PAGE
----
We often hear the phrase: “I wish I had more time in the day.” It seems like the hours sneak up on us far too often. Overcoming procrastination can be quite a challenge, especially after we have finished our 21-Day Clean Program and are attempting to maintain the clarity and a sense of purpose we achieved in our program. I can remember days that were shaping up to be luxuriously long sessions of crossing essential tasks off of my to-do list, somehow turning into an evening of cramming necessary obligations in as deadlines loom nearer.
Overcoming procrastination isn’t impossible
I’ve coined a term for this called “busy procrastination.” It’s when we keep ourselves busy working on our business but not doing the things that help it grow and get results. As a business owner, there are always tons of things to get done, but only a few of them can make a huge difference in growing a business. It’s essential to gain awareness of the things that make the most impact and do those things before the busy work tasks.
The Pomodoro Technique
Have you ever been working on something when there are no distractions around you, the music is blaring, you’re focused, in the groove, and you’re on a roll getting things done faster than ever?
That is called “deep work” or “flow.” It happens when we can cut off distractions and focus on the work. It takes 23 minutes to get into the task at hand. However, the average worker gets distracted every 11 minutes. How does that add up? It doesn’t.
The amount of distraction around us makes it’s no surprise why so many of us feel like we aren’t overcoming procrastination. So if we want to get things done, try using the Pomodoro Technique; it’s straightforward to get started.
All that is needed is to set a timer for the amount of time we want to work uninterrupted. A good amount of time is 25 minutes. It’s vital to ensure we take short 3 to 5-minute breaks between work sessions. After about four 25-minute sessions, we’ve earned a 30-minute break. This helps us work on a project from start to finish without distractions and get things done. Their website breaks down the exact steps of using the Pomodoro Technique and forming our own flow.
Bettering time management
We can use journaling to gain awareness of our current time management to act on it. If we find that we cannot keep track of where our time has gone during the day, try creating a time journal, and every hour, just take a quick note of how we spent it.
Just like someone starting a diet starts a food journal, by keeping track of where our spare minutes are going during the day, we’ve taken the first step in overcoming procrastination. From there, we can see where our time is going, and then we can act on it.
Don’t let social media run your life
All of the social media apps that we currently use are designed to get us to return to the app as quickly as possible. Many of our favorite apps are also sending us updates every 10 minutes. Sometimes these notifications get out of hand, and we feel like we can’t keep up.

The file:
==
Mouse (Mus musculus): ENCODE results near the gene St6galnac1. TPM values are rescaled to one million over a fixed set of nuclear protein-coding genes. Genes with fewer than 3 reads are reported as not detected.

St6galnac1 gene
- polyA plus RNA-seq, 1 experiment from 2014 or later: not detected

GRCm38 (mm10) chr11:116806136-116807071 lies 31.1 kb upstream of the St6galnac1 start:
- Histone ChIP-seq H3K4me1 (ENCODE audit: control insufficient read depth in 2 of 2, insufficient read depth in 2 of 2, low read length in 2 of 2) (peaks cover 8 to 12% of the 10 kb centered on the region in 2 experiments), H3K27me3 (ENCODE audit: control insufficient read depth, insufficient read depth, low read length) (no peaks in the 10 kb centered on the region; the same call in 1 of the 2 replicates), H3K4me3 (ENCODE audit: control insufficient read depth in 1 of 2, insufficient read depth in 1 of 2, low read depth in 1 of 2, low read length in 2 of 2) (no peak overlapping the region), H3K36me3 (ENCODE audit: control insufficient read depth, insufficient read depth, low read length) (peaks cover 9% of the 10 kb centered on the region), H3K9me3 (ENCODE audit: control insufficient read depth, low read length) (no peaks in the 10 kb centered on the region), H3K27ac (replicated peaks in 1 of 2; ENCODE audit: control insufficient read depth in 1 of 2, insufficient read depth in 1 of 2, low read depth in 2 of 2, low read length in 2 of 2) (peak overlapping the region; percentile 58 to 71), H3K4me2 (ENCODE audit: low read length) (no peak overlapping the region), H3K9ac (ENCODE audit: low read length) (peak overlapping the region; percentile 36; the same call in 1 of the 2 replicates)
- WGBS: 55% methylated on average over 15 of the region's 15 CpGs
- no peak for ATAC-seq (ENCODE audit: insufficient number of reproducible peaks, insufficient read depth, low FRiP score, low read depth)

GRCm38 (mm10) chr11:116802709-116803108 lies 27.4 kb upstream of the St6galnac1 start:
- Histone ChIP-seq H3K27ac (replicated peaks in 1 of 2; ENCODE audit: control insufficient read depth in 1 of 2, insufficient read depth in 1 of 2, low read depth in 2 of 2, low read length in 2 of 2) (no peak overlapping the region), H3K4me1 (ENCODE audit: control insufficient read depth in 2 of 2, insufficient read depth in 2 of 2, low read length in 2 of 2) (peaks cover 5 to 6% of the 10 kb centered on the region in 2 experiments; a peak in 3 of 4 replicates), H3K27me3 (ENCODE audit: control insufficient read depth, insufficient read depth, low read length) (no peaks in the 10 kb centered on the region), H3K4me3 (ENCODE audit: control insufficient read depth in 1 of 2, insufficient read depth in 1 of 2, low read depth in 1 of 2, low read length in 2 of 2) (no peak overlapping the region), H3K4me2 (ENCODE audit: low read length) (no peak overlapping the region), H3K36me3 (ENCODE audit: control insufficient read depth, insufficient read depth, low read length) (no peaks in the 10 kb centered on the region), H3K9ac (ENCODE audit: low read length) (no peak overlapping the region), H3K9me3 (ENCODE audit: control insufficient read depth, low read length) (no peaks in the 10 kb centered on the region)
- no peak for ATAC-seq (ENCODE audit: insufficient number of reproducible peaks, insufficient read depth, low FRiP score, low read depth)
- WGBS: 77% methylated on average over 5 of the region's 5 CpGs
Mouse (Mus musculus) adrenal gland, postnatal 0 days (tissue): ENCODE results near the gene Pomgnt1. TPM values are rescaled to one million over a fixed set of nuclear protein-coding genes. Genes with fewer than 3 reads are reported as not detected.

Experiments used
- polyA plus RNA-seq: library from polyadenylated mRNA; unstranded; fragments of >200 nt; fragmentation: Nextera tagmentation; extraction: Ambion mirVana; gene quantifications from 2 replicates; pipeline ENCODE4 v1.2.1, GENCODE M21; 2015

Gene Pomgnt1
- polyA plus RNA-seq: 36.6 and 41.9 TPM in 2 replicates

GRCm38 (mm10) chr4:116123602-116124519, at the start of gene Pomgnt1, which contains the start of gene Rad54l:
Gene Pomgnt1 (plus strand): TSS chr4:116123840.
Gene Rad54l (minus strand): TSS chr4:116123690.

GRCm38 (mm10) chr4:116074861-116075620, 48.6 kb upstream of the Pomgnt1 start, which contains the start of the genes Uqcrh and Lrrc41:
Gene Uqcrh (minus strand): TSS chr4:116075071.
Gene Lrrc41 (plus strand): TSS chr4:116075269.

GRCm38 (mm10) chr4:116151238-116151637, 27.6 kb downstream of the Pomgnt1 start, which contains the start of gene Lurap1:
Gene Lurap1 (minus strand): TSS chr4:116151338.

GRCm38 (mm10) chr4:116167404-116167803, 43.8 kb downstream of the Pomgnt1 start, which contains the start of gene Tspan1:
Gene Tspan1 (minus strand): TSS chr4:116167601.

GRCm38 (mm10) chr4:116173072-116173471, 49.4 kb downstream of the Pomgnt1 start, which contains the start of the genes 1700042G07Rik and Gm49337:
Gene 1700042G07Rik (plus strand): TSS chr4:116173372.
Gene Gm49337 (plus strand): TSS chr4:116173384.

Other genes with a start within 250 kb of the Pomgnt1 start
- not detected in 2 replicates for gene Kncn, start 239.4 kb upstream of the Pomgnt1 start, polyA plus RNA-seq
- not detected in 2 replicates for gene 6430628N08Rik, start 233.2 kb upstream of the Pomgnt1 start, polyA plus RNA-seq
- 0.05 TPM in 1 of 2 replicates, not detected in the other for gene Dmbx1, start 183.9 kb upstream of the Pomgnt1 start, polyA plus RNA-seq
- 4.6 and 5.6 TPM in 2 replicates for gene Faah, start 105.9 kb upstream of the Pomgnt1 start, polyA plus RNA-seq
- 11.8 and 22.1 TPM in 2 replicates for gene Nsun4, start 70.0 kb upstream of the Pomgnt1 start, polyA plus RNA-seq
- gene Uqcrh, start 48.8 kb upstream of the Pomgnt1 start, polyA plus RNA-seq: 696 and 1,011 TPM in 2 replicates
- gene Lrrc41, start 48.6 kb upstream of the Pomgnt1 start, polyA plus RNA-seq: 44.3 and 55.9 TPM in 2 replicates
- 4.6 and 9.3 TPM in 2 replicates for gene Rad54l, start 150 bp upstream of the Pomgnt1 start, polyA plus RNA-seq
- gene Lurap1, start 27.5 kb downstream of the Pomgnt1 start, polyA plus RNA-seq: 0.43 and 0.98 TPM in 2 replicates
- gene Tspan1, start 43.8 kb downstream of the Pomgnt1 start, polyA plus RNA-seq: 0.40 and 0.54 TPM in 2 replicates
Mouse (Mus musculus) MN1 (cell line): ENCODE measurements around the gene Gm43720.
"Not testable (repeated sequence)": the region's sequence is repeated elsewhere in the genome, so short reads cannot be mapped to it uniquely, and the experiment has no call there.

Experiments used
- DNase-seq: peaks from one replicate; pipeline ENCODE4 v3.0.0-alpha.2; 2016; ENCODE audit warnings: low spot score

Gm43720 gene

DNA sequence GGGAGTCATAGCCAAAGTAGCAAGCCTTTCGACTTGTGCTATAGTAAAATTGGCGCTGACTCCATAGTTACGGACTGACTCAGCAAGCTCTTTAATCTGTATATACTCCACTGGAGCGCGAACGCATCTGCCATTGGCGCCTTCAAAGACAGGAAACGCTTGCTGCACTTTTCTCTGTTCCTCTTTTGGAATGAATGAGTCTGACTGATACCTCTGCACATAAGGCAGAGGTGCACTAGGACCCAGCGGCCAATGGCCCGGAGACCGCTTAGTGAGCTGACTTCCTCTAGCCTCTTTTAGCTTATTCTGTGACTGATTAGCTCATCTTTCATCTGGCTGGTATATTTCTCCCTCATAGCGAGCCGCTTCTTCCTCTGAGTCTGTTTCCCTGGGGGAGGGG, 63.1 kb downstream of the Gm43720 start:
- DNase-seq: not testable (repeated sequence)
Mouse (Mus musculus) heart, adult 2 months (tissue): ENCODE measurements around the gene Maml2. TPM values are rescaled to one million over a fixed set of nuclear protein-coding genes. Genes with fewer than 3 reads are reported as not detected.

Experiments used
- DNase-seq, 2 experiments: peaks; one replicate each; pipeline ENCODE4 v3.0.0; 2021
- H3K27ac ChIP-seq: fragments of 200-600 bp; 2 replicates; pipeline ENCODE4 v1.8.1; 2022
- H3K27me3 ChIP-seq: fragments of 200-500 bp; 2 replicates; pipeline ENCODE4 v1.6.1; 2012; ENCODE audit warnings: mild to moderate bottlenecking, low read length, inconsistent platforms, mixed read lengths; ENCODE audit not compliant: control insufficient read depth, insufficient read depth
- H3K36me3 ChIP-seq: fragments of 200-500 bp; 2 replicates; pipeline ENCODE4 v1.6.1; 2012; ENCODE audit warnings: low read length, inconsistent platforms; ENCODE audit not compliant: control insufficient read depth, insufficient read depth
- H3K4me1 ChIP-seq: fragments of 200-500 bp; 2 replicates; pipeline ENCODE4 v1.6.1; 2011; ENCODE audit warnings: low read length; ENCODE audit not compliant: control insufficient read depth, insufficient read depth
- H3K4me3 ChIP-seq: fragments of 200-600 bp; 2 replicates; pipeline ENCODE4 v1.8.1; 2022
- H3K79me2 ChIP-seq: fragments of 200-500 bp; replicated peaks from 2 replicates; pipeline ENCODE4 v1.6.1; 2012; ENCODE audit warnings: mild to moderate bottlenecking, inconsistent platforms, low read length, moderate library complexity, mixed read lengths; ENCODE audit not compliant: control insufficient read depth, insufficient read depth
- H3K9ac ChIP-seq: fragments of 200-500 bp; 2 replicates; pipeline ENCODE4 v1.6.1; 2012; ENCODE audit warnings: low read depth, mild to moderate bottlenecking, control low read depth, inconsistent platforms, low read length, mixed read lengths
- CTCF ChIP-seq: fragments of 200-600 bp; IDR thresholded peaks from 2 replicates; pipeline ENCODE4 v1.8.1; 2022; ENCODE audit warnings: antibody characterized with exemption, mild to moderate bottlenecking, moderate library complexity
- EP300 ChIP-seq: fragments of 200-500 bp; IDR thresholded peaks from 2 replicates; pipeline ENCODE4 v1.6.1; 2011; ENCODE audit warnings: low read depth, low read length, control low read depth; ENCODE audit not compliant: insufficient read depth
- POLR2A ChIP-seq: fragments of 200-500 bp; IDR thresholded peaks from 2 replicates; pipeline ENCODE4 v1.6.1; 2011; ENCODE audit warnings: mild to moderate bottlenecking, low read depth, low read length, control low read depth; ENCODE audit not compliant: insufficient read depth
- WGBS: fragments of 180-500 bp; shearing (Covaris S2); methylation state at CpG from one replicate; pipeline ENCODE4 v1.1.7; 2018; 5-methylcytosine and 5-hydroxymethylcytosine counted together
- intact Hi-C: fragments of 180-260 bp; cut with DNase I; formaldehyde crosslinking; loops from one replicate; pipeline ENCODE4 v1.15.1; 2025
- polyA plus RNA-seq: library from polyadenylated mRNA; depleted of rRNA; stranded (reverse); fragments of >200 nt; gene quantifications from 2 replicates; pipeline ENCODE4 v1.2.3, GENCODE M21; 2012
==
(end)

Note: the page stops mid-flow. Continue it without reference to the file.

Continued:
Most apps grade their success by the amount of engagement their users have with the app. They are designed to spend more time on it, clicking away, responding to messages, and scrolling through our feeds.
Additionally, the majority of apps are centered around user-generated content. They code the platform, and we create ALL of the content that goes on it. This is why we always feel glued to our phones and like we’re never caught up. There are millions of people out there creating content for every one of us, and we technically can’t ever be all caught up.
I have turned off all notifications on my phone outside of text messages, direct messages, and my alarms (obviously). These constant notifications can take us so far out of a creative mindset and suck us into a state of continuous consumption of other people’s content. I avoid social media until I have completed my morning routine, and I limit my time online to get back to living in the present.
If we want to create more time, we need to ensure we cut out the things that pull us away from the important tasks.
Avoid analysis paralysis
It’s always a good idea to do some research before starting a new project. However, when researching a topic goes so overboard that we cannot move forward with an idea and start on a task, that is ‘Analysis Paralysis.’
Analysis Paralysis looks a little something like this: We want to start a blog, so we research and read every article we can get our hands-on. We watch Youtube tutorials on how to build a blog. We make market research and pricing comparisons on every hosting platform, and we have hundreds of bookmarks of blogs that inspire us saved to the browser. Yet, we haven’t taken action.
The quickest way to learn is to fail. It’s better to start a sub-par blog that we learn how to improve on than never to start one at all.
I’ve made so many errors since I began. I’ve mistakenly bought more expensive products than I needed to and have ended up unhappy with a few design decisions along the way. But, if I were still back deciding what I wanted my blog to be called, I never would have started a platform that has changed my life and inspired people internationally.
As we do our research, we need to put the things we’ve learned into practice to overcome procrastination. We retain information better if we act on what we have learned, and we will create more time for ourselves and get more done. We all spend a lot of time wishing that we had more time in the day. If we’re careful with the time we already have, we can make the most out of it.
Written by Reese Evans